The unreasonably easy (and a little dirty) way to create an API client

Christian Sprecher
Sep 3, 2019 · 3 min read
neon sign that says “hello”
neon sign that says “hello”
Photo by Drew Beamer on Unsplash


APIs are all the rage nowadays: every service should present a clear interface to interact with.

This makes sense: an API allows you to reach out to new customers and partners, and — in best case scenarios — to create a vibrant community based on your product.

However, designing and implementing a good API is a challenge. Exposing “your” service to the rudeness of the internet takes some courage and has to be planned and executed carefully.

And then, when your API is here and ready to be used? Nobody will flock to it, if you don’t give them an intrinsic motivation to do so. So either you have to go big (e.g. like Azure) or you have to foster a tight-knit community.

API Clients

Thankfully, the client side looks way simpler: if your API is well described (e.g. OpenAPI), it is easy to create a client with the appropriate tools:

And I see efforts to create more “ready to go” API clients in different languages.

What if an API is not well documented, and there is no reasonably implemented client in your language? First: shame on them. Then: If it is in JSON format at least, you still might have chance:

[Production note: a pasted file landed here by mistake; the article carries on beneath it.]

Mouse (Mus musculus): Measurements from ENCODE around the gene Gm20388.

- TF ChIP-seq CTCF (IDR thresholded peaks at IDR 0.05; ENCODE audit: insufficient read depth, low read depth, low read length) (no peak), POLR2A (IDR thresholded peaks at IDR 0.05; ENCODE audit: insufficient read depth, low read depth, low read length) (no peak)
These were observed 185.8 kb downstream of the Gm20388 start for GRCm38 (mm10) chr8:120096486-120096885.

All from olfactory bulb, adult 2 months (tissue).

An API client, the fast way

  1. Get a json which describes a request or response as completely as possible
  2. Go to and generate your kotlin classes
  3. Tweak those classes and make them easily serializable with kotlinx.serialization
  4. Use khttp to create a simple http client in kotlin
  5. Do awesome stuff

Let us go through an example step by step:

(Step1) We build a very basic client for the Azure Text Analytics services. An example query json would look like this:

Example, straight from

Response example:

Example, straight from

(Step 2) generates the following classes:

Generated Request Classes

The response classes:

Generated Response Classes

See the name clash between request and response classes? There is a Document class in both. We simply renamed the response class to ResponseDocument. And since errors is not specified, Any is used there. We change this to String for the time being, since it should be serializable.

(Step 3) Define the classes to be @Serializable.

Everything serializable and therefore ready to be used in requests and responses

It cannot be overestimated how easy kotlinx.serialization makes working with kotlin and json in an interchangeable way. There is literally no friction between those two worlds.

(Step 4) Create the communication part of the client

khttp makes it easy to implement the communication aspects of our client. The barebone method looks like this:

I used my own instance of an Azure Cognitive Service, go to, create your own and be started. The free tier easily gets you through your first steps.


No schemas or semi-cooked API clients were hurt for this blog post. I presented a quick and fun way to explore APIs using some technologies that work well together. APIs are the cornerstone of a service oriented IT landscape, and being able to work with them is one of the most important skills for any IT developer and engineer.

And now have fun, and find out what the sentiment of the following phrase is:

“I actually don’t feel too shabby today”

(Hint: sarcastic understatement is not detected yet….)

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